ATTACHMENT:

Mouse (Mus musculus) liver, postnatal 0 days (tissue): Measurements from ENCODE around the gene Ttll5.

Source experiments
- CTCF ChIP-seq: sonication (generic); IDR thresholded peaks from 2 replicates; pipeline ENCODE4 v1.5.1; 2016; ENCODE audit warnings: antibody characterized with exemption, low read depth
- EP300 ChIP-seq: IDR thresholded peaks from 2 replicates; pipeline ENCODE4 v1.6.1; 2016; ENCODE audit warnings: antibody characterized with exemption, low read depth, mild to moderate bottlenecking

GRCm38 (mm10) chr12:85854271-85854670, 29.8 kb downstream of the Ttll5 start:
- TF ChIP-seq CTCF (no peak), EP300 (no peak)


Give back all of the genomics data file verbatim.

Mouse (Mus musculus) liver, postnatal 0 days (tissue): Measurements from ENCODE around the gene Ttll5.

Source experiments
- CTCF ChIP-seq: sonication (generic); IDR thresholded peaks from 2 replicates; pipeline ENCODE4 v1.5.1; 2016; ENCODE audit warnings: antibody characterized with exemption, low read depth
- EP300 ChIP-seq: IDR thresholded peaks from 2 replicates; pipeline ENCODE4 v1.6.1; 2016; ENCODE audit warnings: antibody characterized with exemption, low read depth, mild to moderate bottlenecking

GRCm38 (mm10) chr12:85854271-85854670, 29.8 kb downstream of the Ttll5 start:
- TF ChIP-seq CTCF (no peak), EP300 (no peak)